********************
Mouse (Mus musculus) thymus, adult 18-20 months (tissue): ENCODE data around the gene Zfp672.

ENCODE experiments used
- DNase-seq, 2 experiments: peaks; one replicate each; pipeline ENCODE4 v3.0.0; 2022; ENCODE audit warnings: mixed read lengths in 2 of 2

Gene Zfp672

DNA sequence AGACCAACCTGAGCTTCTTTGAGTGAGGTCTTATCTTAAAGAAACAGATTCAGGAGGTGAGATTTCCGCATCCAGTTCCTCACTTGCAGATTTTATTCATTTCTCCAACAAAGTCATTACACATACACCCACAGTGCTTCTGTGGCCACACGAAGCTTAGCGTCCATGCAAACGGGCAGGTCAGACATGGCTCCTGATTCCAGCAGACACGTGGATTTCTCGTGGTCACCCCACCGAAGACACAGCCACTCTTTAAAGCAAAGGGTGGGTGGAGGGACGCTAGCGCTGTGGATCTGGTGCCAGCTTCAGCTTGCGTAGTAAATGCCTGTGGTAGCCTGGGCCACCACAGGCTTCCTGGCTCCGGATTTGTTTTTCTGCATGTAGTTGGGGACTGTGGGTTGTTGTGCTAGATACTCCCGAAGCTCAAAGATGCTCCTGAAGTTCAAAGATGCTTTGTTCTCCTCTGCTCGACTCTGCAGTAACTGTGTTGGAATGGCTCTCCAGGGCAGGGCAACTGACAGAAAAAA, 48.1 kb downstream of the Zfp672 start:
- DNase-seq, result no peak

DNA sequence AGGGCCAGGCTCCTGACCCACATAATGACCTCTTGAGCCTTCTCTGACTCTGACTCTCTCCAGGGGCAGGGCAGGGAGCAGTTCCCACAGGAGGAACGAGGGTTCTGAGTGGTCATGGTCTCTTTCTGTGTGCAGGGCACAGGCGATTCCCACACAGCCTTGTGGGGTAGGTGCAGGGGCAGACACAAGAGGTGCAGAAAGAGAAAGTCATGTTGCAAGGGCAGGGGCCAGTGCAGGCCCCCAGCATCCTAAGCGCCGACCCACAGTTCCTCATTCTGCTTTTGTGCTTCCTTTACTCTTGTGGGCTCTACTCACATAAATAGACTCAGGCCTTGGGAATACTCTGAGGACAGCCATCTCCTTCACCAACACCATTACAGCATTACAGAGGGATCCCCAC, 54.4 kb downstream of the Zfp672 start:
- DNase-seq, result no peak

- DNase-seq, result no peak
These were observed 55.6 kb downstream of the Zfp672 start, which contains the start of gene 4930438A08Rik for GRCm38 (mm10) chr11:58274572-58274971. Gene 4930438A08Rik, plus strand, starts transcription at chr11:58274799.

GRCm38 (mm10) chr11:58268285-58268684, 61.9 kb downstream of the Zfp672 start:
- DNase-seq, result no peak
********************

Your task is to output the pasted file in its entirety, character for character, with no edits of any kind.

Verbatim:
Mouse (Mus musculus) thymus, adult 18-20 months (tissue): ENCODE data around the gene Zfp672.

ENCODE experiments used
- DNase-seq, 2 experiments: peaks; one replicate each; pipeline ENCODE4 v3.0.0; 2022; ENCODE audit warnings: mixed read lengths in 2 of 2

Gene Zfp672

DNA sequence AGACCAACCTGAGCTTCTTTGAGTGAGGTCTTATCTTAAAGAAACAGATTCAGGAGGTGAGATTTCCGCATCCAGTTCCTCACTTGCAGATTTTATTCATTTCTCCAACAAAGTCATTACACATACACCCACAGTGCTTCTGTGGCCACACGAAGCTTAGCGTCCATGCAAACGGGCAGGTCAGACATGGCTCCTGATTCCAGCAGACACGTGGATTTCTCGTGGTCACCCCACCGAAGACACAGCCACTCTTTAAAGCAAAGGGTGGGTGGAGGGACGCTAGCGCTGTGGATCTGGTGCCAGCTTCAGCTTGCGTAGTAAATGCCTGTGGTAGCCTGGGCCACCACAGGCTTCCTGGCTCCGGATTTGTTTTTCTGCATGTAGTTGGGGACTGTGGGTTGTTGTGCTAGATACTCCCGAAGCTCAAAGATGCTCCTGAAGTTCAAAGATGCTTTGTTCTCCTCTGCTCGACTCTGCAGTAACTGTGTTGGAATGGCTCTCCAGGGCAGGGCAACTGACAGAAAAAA, 48.1 kb downstream of the Zfp672 start:
- DNase-seq, result no peak

DNA sequence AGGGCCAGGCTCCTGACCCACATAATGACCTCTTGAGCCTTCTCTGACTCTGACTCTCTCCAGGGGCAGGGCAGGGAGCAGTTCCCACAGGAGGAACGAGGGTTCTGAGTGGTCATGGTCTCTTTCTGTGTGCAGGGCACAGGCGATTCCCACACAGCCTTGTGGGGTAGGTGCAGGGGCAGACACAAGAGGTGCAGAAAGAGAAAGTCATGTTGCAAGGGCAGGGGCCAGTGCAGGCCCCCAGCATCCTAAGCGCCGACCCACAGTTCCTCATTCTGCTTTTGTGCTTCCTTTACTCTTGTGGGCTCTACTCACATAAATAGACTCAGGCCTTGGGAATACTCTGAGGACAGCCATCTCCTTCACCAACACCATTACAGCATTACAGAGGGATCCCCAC, 54.4 kb downstream of the Zfp672 start:
- DNase-seq, result no peak

- DNase-seq, result no peak
These were observed 55.6 kb downstream of the Zfp672 start, which contains the start of gene 4930438A08Rik for GRCm38 (mm10) chr11:58274572-58274971. Gene 4930438A08Rik, plus strand, starts transcription at chr11:58274799.

GRCm38 (mm10) chr11:58268285-58268684, 61.9 kb downstream of the Zfp672 start:
- DNase-seq, result no peak